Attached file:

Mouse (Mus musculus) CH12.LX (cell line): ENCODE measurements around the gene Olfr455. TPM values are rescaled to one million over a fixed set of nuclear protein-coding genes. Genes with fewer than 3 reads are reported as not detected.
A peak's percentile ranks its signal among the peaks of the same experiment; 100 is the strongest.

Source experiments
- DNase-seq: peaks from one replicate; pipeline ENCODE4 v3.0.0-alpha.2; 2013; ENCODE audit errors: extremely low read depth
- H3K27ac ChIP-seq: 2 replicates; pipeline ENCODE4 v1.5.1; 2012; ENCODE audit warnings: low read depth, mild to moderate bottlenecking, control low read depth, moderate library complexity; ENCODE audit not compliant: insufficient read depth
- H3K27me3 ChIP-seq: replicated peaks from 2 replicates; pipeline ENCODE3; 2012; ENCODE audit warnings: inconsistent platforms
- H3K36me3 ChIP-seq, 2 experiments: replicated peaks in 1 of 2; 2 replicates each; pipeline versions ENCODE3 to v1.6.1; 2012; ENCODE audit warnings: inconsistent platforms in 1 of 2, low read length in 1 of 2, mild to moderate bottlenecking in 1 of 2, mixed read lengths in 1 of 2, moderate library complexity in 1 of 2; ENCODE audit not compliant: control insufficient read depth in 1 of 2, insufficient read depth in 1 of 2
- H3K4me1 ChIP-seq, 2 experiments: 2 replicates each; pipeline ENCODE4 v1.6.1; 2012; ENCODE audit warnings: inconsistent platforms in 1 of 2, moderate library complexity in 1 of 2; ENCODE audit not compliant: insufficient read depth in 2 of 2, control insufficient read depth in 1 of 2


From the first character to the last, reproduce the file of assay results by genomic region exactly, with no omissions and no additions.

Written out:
Mouse (Mus musculus) CH12.LX (cell line): ENCODE measurements around the gene Olfr455. TPM values are rescaled to one million over a fixed set of nuclear protein-coding genes. Genes with fewer than 3 reads are reported as not detected.
A peak's percentile ranks its signal among the peaks of the same experiment; 100 is the strongest.

Source experiments
- DNase-seq: peaks from one replicate; pipeline ENCODE4 v3.0.0-alpha.2; 2013; ENCODE audit errors: extremely low read depth
- H3K27ac ChIP-seq: 2 replicates; pipeline ENCODE4 v1.5.1; 2012; ENCODE audit warnings: low read depth, mild to moderate bottlenecking, control low read depth, moderate library complexity; ENCODE audit not compliant: insufficient read depth
- H3K27me3 ChIP-seq: replicated peaks from 2 replicates; pipeline ENCODE3; 2012; ENCODE audit warnings: inconsistent platforms
- H3K36me3 ChIP-seq, 2 experiments: replicated peaks in 1 of 2; 2 replicates each; pipeline versions ENCODE3 to v1.6.1; 2012; ENCODE audit warnings: inconsistent platforms in 1 of 2, low read length in 1 of 2, mild to moderate bottlenecking in 1 of 2, mixed read lengths in 1 of 2, moderate library complexity in 1 of 2; ENCODE audit not compliant: control insufficient read depth in 1 of 2, insufficient read depth in 1 of 2
- H3K4me1 ChIP-seq, 2 experiments: 2 replicates each; pipeline ENCODE4 v1.6.1; 2012; ENCODE audit warnings: inconsistent platforms in 1 of 2, moderate library complexity in 1 of 2; ENCODE audit not compliant: insufficient read depth in 2 of 2, control insufficient read depth in 1 of 2